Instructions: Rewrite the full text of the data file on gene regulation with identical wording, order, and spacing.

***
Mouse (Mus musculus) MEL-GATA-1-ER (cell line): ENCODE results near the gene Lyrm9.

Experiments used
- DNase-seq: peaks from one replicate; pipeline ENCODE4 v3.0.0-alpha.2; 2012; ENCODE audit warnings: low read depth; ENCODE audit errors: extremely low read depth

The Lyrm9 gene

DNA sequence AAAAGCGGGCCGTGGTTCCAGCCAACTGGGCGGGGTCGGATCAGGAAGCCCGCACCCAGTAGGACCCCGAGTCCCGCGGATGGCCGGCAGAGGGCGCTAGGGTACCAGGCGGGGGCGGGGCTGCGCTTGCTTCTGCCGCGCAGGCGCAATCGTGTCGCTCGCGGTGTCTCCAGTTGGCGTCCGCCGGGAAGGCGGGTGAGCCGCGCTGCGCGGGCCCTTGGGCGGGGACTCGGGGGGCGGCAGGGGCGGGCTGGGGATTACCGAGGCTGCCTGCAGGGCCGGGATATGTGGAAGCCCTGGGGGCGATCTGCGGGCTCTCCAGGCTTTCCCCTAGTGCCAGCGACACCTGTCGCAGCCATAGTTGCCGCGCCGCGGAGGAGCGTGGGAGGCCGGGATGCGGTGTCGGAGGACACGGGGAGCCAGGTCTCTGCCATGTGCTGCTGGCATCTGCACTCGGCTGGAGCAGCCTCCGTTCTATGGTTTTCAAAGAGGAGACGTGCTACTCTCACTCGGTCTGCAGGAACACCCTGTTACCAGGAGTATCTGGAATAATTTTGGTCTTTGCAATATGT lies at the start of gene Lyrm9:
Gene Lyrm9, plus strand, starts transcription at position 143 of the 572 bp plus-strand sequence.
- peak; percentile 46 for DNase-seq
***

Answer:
Mouse (Mus musculus) MEL-GATA-1-ER (cell line): ENCODE results near the gene Lyrm9.

Experiments used
- DNase-seq: peaks from one replicate; pipeline ENCODE4 v3.0.0-alpha.2; 2012; ENCODE audit warnings: low read depth; ENCODE audit errors: extremely low read depth

The Lyrm9 gene

DNA sequence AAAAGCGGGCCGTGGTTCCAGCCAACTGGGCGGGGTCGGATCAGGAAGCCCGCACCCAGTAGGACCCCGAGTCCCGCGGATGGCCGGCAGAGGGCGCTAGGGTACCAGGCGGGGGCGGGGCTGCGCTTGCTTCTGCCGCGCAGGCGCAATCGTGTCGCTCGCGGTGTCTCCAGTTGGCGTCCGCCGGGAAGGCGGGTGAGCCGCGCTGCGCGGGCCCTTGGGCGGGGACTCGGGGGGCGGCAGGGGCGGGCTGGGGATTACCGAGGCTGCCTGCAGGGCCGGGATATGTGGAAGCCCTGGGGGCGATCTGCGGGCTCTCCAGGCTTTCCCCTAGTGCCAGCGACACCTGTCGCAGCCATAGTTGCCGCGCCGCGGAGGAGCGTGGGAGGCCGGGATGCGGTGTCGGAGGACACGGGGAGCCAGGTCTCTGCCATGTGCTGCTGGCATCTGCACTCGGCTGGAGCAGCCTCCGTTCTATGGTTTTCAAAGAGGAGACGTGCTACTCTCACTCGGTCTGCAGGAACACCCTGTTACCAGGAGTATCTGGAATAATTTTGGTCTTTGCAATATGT lies at the start of gene Lyrm9:
Gene Lyrm9, plus strand, starts transcription at position 143 of the 572 bp plus-strand sequence.
- peak; percentile 46 for DNase-seq